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Over the years, I've seen lots of candidates get trapped in a loop, campaigning to their own supporters. A procession of love fests makes the candidate happy, which makes the campaign staff happy. Rallies, as organizational events that motivate your troops and display their whooping support, are often wonderful campaign tools. But is that the only news-making activity we can recommend?

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This unusual year, Republican voters are already intensely motivated to get out to vote by a fellow named Barack Obama. GOP intensity is at record levels.

Constructing the same redundant rally to motivate people who are already motivated is trying to set fire to a fire. Perhaps we could conceive a better use of the candidate's valuable time, like trying to get votes he does not have?

If Romney's rallies were expanding his support, like Obama's coliseum-fillers four years ago, keep doing them! When you are behind in Ohio, however, it might help to stop throwing the same pitch to the batters every inning. Throw a change-up.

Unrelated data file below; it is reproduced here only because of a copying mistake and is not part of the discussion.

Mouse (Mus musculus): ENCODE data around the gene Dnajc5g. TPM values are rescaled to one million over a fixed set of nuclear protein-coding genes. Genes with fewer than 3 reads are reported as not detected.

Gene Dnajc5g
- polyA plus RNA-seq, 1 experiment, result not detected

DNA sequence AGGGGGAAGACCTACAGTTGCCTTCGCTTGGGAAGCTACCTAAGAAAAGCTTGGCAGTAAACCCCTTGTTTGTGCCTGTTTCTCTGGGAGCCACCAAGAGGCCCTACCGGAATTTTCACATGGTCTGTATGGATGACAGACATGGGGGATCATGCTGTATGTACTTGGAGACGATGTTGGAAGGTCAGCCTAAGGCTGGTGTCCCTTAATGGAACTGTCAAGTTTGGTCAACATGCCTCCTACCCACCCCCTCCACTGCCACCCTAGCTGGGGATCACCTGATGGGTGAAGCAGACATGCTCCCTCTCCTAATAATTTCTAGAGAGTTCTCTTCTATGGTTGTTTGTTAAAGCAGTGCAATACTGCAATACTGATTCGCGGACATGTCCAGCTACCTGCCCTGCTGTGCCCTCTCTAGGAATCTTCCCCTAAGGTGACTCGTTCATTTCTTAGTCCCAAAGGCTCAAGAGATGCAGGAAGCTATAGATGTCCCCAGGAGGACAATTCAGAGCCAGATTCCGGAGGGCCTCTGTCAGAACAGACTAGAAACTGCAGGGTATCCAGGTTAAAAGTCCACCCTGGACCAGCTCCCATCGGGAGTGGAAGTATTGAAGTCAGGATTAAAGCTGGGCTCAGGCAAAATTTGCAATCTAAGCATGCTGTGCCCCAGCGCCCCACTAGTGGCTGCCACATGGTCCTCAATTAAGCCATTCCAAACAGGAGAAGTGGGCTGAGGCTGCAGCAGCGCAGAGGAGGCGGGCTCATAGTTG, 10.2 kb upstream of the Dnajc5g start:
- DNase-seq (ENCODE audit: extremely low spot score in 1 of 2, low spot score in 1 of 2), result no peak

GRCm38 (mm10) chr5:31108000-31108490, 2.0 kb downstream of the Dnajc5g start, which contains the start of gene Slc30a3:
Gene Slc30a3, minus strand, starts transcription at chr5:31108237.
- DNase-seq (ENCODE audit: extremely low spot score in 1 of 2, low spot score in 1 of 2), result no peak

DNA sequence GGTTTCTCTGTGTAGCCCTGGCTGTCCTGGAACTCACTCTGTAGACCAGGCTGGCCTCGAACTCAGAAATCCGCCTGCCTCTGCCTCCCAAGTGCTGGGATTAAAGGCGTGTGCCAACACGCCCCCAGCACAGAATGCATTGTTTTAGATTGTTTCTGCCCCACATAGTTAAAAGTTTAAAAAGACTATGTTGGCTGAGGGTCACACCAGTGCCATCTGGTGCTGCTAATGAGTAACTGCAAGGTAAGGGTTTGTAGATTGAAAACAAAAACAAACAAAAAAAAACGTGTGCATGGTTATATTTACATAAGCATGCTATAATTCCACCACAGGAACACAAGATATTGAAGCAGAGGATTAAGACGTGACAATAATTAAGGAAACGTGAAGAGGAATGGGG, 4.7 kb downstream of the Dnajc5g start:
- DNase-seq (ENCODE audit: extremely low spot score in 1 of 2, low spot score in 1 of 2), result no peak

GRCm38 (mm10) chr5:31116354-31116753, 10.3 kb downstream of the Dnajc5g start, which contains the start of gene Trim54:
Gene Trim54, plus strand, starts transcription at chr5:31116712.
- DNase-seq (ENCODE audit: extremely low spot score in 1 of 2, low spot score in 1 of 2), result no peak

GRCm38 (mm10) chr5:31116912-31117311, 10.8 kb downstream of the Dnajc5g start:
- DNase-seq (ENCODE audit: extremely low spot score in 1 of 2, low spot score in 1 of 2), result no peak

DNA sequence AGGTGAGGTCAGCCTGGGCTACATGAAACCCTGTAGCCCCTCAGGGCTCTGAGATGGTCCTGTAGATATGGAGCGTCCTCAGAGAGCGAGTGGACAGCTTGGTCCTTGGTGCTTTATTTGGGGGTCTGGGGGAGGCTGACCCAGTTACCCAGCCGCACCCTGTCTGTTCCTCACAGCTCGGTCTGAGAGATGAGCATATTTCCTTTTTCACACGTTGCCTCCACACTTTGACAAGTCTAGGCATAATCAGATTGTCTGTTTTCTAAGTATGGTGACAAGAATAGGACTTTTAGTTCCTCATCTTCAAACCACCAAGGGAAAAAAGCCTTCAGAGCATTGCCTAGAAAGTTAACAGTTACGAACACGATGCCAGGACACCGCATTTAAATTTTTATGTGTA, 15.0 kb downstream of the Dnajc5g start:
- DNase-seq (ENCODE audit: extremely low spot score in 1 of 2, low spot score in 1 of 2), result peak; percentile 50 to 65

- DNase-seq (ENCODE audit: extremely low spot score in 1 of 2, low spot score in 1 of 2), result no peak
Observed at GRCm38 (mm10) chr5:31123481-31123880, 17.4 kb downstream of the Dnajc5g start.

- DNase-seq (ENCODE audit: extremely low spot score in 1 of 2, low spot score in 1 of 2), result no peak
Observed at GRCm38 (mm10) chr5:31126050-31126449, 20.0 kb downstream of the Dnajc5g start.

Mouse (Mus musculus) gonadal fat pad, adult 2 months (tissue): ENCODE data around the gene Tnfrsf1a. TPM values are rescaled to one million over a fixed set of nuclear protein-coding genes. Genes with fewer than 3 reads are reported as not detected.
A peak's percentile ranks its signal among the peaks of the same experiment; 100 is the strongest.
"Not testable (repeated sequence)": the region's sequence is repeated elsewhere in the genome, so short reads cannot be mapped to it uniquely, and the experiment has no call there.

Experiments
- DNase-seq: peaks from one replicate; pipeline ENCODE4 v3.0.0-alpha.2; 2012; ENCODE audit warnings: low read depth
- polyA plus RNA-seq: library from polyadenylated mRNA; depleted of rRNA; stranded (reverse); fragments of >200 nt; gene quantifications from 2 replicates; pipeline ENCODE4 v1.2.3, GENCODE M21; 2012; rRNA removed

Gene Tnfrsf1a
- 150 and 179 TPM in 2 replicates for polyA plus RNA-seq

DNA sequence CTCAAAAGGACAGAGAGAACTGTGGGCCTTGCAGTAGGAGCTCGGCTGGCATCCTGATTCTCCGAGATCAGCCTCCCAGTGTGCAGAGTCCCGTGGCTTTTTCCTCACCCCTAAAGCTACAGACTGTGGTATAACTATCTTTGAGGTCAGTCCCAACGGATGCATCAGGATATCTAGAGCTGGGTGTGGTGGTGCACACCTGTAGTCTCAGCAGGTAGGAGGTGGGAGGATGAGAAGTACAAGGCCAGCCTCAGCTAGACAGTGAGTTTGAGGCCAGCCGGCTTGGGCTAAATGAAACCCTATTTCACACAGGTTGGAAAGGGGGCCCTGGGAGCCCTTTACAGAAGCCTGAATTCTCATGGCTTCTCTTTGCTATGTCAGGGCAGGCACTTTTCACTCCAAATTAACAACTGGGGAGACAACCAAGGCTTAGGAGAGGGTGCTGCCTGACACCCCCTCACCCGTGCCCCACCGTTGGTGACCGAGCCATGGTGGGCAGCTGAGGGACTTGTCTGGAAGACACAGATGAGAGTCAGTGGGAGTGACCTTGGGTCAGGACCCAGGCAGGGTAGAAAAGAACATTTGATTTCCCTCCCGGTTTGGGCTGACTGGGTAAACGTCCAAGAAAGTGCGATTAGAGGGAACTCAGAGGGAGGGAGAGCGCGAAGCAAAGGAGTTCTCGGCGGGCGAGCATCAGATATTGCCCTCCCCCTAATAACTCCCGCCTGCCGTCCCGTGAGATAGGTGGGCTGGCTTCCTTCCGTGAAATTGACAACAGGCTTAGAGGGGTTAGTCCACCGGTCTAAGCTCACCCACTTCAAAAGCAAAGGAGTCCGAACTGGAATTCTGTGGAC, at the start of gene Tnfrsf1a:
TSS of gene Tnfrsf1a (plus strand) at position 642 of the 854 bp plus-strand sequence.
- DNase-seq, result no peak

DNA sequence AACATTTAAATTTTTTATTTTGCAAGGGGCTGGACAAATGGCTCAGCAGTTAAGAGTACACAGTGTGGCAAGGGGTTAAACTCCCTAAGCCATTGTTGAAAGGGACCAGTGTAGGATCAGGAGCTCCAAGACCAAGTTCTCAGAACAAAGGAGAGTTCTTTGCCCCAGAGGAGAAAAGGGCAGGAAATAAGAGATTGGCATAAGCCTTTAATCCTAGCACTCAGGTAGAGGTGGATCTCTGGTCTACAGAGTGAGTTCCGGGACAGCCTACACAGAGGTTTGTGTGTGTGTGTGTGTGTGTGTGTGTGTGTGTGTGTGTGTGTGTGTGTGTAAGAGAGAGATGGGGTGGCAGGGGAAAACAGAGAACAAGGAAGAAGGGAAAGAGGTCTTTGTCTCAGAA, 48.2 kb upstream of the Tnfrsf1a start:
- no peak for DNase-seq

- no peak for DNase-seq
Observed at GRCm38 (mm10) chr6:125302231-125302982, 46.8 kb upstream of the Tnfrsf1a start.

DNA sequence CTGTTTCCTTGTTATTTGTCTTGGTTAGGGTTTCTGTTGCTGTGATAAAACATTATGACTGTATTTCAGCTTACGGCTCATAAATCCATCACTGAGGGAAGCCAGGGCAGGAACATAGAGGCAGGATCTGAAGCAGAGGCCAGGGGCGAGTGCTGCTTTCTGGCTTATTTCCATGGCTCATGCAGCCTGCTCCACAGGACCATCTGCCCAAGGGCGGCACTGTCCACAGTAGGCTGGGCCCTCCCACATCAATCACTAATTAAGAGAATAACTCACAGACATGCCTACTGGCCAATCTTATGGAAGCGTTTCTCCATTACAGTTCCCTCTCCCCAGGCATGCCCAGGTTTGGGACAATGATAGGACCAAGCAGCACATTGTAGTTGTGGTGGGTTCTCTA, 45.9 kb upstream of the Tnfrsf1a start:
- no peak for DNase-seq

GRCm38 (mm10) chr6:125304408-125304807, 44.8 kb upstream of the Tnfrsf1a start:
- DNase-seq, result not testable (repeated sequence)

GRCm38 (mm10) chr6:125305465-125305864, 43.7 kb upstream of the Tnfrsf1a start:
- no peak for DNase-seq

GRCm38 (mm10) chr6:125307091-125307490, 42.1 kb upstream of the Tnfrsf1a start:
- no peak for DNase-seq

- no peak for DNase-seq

By the way, whom do people hate these days with a revulsion beyond that earned by pedophiles and car salesmen? I'll suggest the answer: Politicians. Politicians who look like politicians, politicians who politic, politicians who hold rallies.

I do not expect to win the Nobel Prize for this, as our president did for even less, but here is an insight I've gleaned from years of campaign analysis and decades of experience: Political rallies are political.

And the recommendation we would make to Mitt Romney now is to look more like a politician?

In these last few weeks before Election Day, both campaigns will increase their ad spending. Their TV commercials will flood the airwaves. Political ads will become wallpaper, an endless series of Obama and Romney spots, interrupted by the occasional program. Imagining and creating news events will become more important than TV ads.

With six weeks to go, our audience is at home, in their seats, absorbing the news, munching popcorn, watching the gladiators. One great moment, like Reagan's "I paid for this microphone, Mr. Green," can elevate a campaign and change the world.

My advice to the Romney campaign remains this: Create those great moments.

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Get serious. Get presidential. Elevate our great problems and demonstrate your solutions in front of us. Firemen go where the fire is. So do leaders. On this, Rush Limbaugh and I may agree.